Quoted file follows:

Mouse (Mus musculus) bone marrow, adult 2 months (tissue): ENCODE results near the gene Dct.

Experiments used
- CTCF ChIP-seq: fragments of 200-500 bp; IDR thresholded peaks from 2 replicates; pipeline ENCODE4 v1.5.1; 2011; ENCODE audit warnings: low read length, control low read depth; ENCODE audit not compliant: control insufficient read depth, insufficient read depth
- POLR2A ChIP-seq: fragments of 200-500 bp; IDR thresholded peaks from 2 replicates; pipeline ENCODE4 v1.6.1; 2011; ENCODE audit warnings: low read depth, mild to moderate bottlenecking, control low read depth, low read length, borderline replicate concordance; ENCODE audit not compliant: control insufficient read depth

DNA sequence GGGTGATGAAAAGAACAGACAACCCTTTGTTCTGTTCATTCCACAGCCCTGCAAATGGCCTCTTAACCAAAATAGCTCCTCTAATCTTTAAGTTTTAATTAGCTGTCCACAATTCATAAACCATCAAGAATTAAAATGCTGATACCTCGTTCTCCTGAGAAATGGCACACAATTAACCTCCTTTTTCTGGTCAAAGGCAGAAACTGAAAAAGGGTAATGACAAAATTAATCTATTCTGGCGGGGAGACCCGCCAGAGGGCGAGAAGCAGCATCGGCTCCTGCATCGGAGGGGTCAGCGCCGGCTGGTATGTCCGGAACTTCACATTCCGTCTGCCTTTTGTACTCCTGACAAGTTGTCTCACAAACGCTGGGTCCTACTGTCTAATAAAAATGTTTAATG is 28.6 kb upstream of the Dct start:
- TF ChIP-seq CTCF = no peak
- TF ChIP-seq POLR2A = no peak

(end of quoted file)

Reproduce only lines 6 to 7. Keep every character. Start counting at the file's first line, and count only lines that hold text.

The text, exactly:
- TF ChIP-seq CTCF = no peak
- TF ChIP-seq POLR2A = no peak